As anticipated, on 15 July 2015 the Queensland Government introduced into the Legislative Assembly the Workers' Compensation and Rehabilitation and Other Legislation Amendment Bill 2015, which amends the Workers' Compensation and Rehabilitation Act 2003 (WCRA).
The Bill's provisions:
- reinstate common law rights for all injured workers
- remove the common law threshold of greater than 5% DPI (Degree of Permanent Impairment) introduced for injuries on or after 15 October 2013, and
- are partially retrospective for injuries between 31 January 2015 (the day after the State election result) and the date of assent.
The proposed amendments to the WCRA can be broken down into three groups.
Retrospective amendments for injuries on or after 31 January 2015
The role of s 132A (Applying for Assessment of DPI if no application made) has been retained and expanded to include a timeframe for the decision (40 business days) and allowing for an appeal against the insurer's decision. Section 132A will also apply to "common law only" claims where the claimant has not previously made application for compensation.
A new section, s 132B, has been introduced to allow for a Certificate of Dependency to issue for persons seeking damages for dependency if there is no previous application for compensation.
Section 237 has been significantly amended to remove the common law threshold and to partially reinstate the previous s 237 gateway provisions applicable before the 2013 amendments.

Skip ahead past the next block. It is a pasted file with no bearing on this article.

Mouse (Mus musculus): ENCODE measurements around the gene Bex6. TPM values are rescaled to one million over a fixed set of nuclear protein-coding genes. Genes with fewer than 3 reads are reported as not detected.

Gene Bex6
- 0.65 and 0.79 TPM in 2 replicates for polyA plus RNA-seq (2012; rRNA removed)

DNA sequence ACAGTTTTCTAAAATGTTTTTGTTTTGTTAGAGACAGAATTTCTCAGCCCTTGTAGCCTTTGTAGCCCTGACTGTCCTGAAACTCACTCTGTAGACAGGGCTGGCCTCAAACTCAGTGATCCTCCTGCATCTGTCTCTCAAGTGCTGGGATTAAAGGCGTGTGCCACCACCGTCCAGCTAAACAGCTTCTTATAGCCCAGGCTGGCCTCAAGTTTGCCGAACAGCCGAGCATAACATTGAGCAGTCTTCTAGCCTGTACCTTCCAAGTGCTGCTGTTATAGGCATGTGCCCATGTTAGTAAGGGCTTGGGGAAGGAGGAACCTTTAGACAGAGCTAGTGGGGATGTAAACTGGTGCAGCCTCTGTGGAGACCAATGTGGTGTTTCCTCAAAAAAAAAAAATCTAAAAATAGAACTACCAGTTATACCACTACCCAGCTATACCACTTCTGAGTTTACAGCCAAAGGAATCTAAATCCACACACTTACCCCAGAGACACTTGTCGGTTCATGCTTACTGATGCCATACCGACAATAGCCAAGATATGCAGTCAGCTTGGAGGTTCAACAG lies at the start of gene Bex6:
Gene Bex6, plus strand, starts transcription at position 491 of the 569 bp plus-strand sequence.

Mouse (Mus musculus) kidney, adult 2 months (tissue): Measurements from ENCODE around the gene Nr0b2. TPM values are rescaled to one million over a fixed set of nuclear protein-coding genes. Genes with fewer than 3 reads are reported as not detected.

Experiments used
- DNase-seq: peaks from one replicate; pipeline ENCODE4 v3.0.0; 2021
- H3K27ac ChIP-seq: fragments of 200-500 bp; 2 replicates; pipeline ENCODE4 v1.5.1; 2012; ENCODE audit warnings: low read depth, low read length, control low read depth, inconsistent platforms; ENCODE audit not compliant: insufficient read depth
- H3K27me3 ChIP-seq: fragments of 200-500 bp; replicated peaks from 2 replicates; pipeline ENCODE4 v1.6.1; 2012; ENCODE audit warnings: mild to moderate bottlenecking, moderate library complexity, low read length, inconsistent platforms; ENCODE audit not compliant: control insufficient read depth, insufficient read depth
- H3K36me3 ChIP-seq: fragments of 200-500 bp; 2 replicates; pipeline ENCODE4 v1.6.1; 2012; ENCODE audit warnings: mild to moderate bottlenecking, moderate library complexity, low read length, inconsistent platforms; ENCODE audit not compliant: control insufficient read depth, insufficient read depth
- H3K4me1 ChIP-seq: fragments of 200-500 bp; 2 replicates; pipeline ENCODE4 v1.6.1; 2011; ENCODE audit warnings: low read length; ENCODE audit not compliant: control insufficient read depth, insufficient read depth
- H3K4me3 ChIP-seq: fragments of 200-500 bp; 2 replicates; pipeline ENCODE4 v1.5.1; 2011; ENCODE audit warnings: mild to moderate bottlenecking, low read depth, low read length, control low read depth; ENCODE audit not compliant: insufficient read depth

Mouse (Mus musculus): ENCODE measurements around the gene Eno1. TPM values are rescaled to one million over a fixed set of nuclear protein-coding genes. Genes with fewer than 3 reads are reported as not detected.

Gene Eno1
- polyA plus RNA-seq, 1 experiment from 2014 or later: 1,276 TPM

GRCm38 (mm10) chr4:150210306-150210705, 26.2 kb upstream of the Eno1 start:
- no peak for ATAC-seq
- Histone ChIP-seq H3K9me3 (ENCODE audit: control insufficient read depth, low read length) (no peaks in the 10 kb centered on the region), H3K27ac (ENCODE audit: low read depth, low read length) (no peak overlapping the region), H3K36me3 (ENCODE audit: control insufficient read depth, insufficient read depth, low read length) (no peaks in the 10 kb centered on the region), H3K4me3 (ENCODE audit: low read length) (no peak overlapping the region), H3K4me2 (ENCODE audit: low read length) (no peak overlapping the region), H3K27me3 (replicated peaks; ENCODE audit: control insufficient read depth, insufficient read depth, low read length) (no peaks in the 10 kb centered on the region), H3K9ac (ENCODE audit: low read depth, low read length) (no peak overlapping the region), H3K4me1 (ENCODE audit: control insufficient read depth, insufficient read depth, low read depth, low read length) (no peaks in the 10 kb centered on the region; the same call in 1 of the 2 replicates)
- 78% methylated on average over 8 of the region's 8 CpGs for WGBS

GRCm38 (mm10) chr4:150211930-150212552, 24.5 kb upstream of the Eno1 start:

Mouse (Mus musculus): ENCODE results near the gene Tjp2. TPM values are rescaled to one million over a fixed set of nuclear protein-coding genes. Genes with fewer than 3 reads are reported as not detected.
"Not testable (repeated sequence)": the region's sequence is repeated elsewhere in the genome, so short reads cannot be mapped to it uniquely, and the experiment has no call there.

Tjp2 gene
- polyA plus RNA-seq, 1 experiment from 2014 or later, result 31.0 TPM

Changes have been made to the limitation provisions in s 302, with the introduction of a new Schedule 5, which simplifies the extension of time when a Notice of Assessment is requested within six months of the expiry of the limitation period.
Changes on assent
On the date of assent, the following provisions will come into force:
- the requirements for rehabilitation in ss 43 and 44 will be relaxed, with the removal of the requirement that the rehabilitation program needs to be accredited by the Regulator
- the Regulator has been granted an increased discretion to allow an extension of time for review applications (s 542), and
- s 571D, which allows prospective employers to request a copy of a worker's claims history summary from the Regulator, will be repealed on privacy grounds.
Unchanged or retained
The following provisions have been retained in the draft legislation:
- the DPI assessment process
- the amended definition of "injury" in s 32 introduced in 2013, with employment required to be "the major significant contributing factor" for psychiatric injuries
- the 2013 amendments to s 186 allowing a worker to request to have their injuries assessed again by a practitioner agreed to by the worker and the insurer, and
- the ability of employers to request details of a prospective worker's pre-existing injuries or medical conditions under ss 571A to C, including the provisions disentitling the worker to compensation or damages for any event that aggravates a pre-existing injury or condition about which the worker has made false or misleading disclosures.
Something to note in the transitional provisions is that, despite the stated retrospectivity of the amendments, any decision by a worker to defer, accept or reject an offer of lump sum compensation pursuant to s 189 will be unaffected by the amendments. As a result, a worker may be precluded from seeking damages in circumstances where a lump sum offer has been accepted.
The Bill has been referred to the Finance and Administration Committee.
A more detailed analysis of the impact of the amendments will follow next week.